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Copernicus, Galileo and Iter face budget raid

Commission looks to large-scale projects to boost defence

Three flagship EU projects—Copernicus, Galileo and Iter—could lose €230 million from their budgets under an EU proposal to fund defence research.

The European Commission has suggested stripping money from Iter, the global nuclear fusion project, and Galileo and Copernicus, the European satellite navigation and Earth-observation programmes, to fund defence-related research and innovation in 2019 and 2020. Under the plans, proposed on 7 June, the Iter budget would be drained by €80m, Galileo by €135m and Copernicus by €15m.

The proposal seems likely to gain approval from the European Council and the European Parliament. Neither has responded yet, but on 13 June the Parliament backed the establishment of a dedicated defence research and innovation programme for 2021-27.

Copernicus, Galileo and Iter do not presently need the money targeted for transfer, according to the Commission. A spokeswoman said the reallocation “has been carefully designed in a way that none of the current projects will be delayed and the future delivery of the various programmes will not be affected”.

However, researchers worry that the money might not be returned. Tuomas Tala, head of the fusion research unit at the VTT Technical Research Centre of Finland, sits on the governing board of Fusion for Energy, which provides Europe’s contribution to Iter. He says the project “for sure will suffer a lot” if funding is taken away.

Iter is a 35-nation effort to prove the feasibility of harnessing nuclear fusion. Originally it was intended to reach ‘first plasma’ in 2016, with construction costs amounting to €2.7 billion for Europe. But in 2010 that time frame was revised to 2025, and the cost estimates were raised to €6.6bn.

Bernard Bigot, Iter’s director-general, told Research Europe the reallocation was “normal procedure, as long as there is political will to stay with the overall financial commitment”. He suggests the Commission demonstrated that will on 14 June, when it published a document recommending approval of Iter’s latest budget.

The Commission document said the viability of fusion as an energy source “depends on the successful construction and operation of Iter”. It called on the Council and Parliament to approve an estimated total cost of Europe’s Iter contributions of €10.4bn between 2021 and 2035.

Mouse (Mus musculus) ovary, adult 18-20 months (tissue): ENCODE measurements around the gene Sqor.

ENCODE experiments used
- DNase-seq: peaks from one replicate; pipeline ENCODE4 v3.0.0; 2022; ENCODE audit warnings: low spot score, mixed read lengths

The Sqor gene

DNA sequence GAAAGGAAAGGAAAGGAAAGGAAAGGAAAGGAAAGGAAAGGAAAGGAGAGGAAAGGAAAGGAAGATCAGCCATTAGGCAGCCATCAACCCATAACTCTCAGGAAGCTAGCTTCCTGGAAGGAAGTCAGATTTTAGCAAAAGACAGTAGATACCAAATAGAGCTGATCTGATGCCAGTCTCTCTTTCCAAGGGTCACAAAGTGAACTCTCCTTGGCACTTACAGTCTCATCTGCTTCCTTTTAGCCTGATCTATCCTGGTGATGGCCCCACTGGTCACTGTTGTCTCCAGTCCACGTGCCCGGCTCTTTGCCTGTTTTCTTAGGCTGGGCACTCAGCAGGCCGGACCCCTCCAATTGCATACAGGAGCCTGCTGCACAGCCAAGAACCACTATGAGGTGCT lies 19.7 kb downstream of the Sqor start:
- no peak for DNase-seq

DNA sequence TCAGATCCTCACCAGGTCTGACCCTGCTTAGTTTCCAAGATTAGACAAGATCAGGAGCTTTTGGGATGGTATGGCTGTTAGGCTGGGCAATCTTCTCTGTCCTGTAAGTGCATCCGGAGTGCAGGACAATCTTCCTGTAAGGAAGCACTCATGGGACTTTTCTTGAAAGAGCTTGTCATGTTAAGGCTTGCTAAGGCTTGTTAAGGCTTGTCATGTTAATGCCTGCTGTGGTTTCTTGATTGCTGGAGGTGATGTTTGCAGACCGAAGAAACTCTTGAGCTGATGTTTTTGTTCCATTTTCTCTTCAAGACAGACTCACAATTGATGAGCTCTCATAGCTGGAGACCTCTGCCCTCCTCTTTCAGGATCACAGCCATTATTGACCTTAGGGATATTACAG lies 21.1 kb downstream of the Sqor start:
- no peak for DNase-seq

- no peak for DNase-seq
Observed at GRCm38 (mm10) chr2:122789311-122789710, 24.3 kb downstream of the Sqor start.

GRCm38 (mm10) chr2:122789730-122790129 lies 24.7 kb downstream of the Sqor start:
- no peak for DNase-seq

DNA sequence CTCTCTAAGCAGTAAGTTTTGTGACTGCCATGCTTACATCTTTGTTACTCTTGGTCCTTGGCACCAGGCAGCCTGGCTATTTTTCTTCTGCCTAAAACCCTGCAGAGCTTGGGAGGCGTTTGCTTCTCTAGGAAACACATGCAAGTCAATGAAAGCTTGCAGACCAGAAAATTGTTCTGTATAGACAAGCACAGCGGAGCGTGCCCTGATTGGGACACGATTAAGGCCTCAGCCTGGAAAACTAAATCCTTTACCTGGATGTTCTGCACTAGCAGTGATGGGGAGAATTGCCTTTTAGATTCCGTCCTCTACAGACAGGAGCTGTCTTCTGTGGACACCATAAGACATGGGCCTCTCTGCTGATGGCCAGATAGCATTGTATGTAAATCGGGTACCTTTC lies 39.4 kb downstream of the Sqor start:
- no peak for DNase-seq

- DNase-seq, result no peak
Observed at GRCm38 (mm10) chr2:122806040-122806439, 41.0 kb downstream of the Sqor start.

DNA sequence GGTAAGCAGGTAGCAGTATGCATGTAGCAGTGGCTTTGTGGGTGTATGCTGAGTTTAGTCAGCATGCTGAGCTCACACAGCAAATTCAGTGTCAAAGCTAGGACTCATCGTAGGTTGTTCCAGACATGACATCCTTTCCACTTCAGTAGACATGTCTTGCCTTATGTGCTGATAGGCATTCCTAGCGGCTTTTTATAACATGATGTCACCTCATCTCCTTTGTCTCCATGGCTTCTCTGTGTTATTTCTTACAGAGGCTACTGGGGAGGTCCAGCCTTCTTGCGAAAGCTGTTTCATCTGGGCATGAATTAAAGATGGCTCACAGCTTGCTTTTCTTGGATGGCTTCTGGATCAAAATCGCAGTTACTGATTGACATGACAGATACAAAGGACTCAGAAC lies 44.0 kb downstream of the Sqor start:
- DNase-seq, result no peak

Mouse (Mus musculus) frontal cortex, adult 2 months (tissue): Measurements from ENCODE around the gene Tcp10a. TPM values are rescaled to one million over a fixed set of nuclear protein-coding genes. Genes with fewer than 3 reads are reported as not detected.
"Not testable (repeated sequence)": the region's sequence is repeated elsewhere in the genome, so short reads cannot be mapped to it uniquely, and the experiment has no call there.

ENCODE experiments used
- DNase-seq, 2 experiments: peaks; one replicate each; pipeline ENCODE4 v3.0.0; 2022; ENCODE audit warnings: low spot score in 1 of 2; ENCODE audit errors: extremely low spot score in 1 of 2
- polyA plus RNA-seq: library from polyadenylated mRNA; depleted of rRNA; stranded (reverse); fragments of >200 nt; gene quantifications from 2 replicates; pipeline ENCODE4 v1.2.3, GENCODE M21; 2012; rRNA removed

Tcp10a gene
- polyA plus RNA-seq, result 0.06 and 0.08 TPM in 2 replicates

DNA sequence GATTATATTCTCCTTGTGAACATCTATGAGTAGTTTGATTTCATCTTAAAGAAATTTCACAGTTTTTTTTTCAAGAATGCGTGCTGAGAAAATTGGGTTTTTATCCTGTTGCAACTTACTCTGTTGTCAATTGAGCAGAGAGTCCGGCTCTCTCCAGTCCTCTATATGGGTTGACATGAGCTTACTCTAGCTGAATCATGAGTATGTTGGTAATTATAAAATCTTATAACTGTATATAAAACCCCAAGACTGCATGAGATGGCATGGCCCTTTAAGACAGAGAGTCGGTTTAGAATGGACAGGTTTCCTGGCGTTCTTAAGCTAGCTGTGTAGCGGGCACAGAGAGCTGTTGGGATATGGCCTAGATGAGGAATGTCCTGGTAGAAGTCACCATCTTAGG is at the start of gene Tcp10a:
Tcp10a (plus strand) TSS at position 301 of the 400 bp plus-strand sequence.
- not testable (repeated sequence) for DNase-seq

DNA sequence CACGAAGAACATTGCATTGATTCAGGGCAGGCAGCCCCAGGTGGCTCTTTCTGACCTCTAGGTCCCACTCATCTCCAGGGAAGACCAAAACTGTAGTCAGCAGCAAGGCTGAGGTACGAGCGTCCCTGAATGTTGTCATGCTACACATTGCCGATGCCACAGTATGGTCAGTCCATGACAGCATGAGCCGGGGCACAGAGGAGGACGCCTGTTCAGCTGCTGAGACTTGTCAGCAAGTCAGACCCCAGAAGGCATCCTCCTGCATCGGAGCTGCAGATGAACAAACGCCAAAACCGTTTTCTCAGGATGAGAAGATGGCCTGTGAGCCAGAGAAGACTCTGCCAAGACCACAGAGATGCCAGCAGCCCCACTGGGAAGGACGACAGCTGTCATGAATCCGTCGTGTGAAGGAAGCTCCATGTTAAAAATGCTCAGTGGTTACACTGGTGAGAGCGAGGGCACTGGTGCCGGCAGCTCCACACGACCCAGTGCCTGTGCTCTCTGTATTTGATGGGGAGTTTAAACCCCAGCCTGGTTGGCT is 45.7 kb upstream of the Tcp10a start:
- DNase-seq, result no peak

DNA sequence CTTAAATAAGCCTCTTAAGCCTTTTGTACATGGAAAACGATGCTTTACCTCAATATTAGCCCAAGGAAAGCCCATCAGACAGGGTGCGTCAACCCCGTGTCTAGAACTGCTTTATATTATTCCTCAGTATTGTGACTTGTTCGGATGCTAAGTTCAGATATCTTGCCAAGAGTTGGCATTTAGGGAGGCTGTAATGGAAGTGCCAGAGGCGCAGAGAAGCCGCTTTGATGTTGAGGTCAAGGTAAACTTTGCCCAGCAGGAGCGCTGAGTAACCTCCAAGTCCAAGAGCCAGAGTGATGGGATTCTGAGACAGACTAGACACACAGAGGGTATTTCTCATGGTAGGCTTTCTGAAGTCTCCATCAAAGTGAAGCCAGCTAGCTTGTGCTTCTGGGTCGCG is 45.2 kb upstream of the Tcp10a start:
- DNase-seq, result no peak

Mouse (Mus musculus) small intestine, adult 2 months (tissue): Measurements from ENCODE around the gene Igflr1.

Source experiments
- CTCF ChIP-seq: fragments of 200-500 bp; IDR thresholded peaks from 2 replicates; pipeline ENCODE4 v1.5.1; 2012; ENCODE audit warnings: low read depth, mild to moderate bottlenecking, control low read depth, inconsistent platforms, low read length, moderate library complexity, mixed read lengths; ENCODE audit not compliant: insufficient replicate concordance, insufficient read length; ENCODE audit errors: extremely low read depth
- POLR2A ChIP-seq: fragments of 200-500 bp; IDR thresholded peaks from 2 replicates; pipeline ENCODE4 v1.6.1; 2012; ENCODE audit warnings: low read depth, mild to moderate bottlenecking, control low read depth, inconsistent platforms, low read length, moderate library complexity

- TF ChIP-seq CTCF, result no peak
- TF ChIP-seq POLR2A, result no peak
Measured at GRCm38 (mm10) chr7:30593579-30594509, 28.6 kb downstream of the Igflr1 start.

Volker Naulin, a plasma physicist at the Technical University of Denmark who also sits on the Fusion for Energy governing board, says that delays to Iter’s schedule have resulted in funds that have not been used as planned. He says he believes it is these that will be reallocated by the Commission.

“The Commission often transfers unused funds between initiatives; for example, funds from agriculture have been transferred to the fusion programme,” he says. “I would certainly hope that the money is re-established at a later time,” he adds, but says there is “always a problem” synchronising long-term projects with the multi-annual nature of EU budgets.

The Commission also acknowledged that Brexit, and the UK leaving the European Atomic Energy Community, “could have an indirect impact on the available Euratom financing to Iter”.

Naulin says that Brexit could be a greater threat to Iter than the transfer of funds. “The UK contribution to Iter is in question, and that cost might then have to be carried by the remaining member states,” he says.

Europe is contributing 45 per cent of Iter’s construction costs, of which 80 per cent comes from the EU and 20 per cent from host country France. In the operation phase, Europe will pay 34 per cent of the costs.

Jose Moreno, a professor of Earth physics at the University of Valencia in Spain, who leads a Copernicus project, says he’s “not surprised” by the suggestion to move the funds, as some technologies have both civil and military applications. But he acknowledges concern among scientists. “We hope this is not a major reorientation in the Copernicus programme,” he says.

This article also appeared in Research Europe